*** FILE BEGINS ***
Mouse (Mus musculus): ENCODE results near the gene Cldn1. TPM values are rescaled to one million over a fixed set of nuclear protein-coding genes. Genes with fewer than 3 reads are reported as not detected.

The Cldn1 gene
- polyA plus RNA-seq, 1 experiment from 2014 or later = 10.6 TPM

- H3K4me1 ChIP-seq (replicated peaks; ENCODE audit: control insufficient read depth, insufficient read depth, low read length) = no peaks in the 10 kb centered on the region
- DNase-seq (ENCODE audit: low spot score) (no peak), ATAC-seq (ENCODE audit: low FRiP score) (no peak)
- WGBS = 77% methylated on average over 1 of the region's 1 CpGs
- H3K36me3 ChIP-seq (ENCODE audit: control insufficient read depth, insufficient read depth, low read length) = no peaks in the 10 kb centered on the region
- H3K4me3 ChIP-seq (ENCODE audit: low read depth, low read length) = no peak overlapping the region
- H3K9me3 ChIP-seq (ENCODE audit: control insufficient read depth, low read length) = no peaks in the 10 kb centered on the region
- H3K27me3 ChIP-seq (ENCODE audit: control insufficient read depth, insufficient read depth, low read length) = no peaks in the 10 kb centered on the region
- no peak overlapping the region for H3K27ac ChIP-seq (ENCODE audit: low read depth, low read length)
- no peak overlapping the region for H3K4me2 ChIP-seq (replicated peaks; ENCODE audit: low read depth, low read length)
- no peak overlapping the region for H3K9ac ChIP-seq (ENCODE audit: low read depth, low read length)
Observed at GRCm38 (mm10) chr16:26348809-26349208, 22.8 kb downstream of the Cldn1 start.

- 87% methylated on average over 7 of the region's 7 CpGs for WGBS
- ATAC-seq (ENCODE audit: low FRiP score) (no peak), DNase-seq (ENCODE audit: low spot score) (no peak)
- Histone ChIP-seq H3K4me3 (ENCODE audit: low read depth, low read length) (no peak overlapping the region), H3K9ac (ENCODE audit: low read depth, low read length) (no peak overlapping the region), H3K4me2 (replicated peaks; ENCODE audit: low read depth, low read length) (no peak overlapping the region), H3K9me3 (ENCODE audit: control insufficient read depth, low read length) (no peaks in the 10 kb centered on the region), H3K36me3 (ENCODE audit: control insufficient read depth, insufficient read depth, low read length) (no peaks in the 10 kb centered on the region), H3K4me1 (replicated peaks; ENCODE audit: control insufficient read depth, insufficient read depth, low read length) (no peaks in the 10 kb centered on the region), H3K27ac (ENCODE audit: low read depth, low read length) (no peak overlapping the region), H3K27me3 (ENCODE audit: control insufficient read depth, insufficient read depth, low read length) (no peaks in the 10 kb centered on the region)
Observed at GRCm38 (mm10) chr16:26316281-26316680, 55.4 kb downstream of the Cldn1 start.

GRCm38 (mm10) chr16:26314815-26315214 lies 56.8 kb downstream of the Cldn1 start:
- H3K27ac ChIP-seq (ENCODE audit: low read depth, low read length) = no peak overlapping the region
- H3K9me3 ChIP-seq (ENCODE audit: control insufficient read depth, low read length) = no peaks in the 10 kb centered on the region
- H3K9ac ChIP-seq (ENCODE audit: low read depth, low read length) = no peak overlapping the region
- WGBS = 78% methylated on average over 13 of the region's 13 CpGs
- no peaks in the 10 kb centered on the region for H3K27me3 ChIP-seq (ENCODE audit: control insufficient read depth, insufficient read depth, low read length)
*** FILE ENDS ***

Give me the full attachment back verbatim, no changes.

Mouse (Mus musculus): ENCODE results near the gene Cldn1. TPM values are rescaled to one million over a fixed set of nuclear protein-coding genes. Genes with fewer than 3 reads are reported as not detected.

The Cldn1 gene
- polyA plus RNA-seq, 1 experiment from 2014 or later = 10.6 TPM

- H3K4me1 ChIP-seq (replicated peaks; ENCODE audit: control insufficient read depth, insufficient read depth, low read length) = no peaks in the 10 kb centered on the region
- DNase-seq (ENCODE audit: low spot score) (no peak), ATAC-seq (ENCODE audit: low FRiP score) (no peak)
- WGBS = 77% methylated on average over 1 of the region's 1 CpGs
- H3K36me3 ChIP-seq (ENCODE audit: control insufficient read depth, insufficient read depth, low read length) = no peaks in the 10 kb centered on the region
- H3K4me3 ChIP-seq (ENCODE audit: low read depth, low read length) = no peak overlapping the region
- H3K9me3 ChIP-seq (ENCODE audit: control insufficient read depth, low read length) = no peaks in the 10 kb centered on the region
- H3K27me3 ChIP-seq (ENCODE audit: control insufficient read depth, insufficient read depth, low read length) = no peaks in the 10 kb centered on the region
- no peak overlapping the region for H3K27ac ChIP-seq (ENCODE audit: low read depth, low read length)
- no peak overlapping the region for H3K4me2 ChIP-seq (replicated peaks; ENCODE audit: low read depth, low read length)
- no peak overlapping the region for H3K9ac ChIP-seq (ENCODE audit: low read depth, low read length)
Observed at GRCm38 (mm10) chr16:26348809-26349208, 22.8 kb downstream of the Cldn1 start.

- 87% methylated on average over 7 of the region's 7 CpGs for WGBS
- ATAC-seq (ENCODE audit: low FRiP score) (no peak), DNase-seq (ENCODE audit: low spot score) (no peak)
- Histone ChIP-seq H3K4me3 (ENCODE audit: low read depth, low read length) (no peak overlapping the region), H3K9ac (ENCODE audit: low read depth, low read length) (no peak overlapping the region), H3K4me2 (replicated peaks; ENCODE audit: low read depth, low read length) (no peak overlapping the region), H3K9me3 (ENCODE audit: control insufficient read depth, low read length) (no peaks in the 10 kb centered on the region), H3K36me3 (ENCODE audit: control insufficient read depth, insufficient read depth, low read length) (no peaks in the 10 kb centered on the region), H3K4me1 (replicated peaks; ENCODE audit: control insufficient read depth, insufficient read depth, low read length) (no peaks in the 10 kb centered on the region), H3K27ac (ENCODE audit: low read depth, low read length) (no peak overlapping the region), H3K27me3 (ENCODE audit: control insufficient read depth, insufficient read depth, low read length) (no peaks in the 10 kb centered on the region)
Observed at GRCm38 (mm10) chr16:26316281-26316680, 55.4 kb downstream of the Cldn1 start.

GRCm38 (mm10) chr16:26314815-26315214 lies 56.8 kb downstream of the Cldn1 start:
- H3K27ac ChIP-seq (ENCODE audit: low read depth, low read length) = no peak overlapping the region
- H3K9me3 ChIP-seq (ENCODE audit: control insufficient read depth, low read length) = no peaks in the 10 kb centered on the region
- H3K9ac ChIP-seq (ENCODE audit: low read depth, low read length) = no peak overlapping the region
- WGBS = 78% methylated on average over 13 of the region's 13 CpGs
- no peaks in the 10 kb centered on the region for H3K27me3 ChIP-seq (ENCODE audit: control insufficient read depth, insufficient read depth, low read length)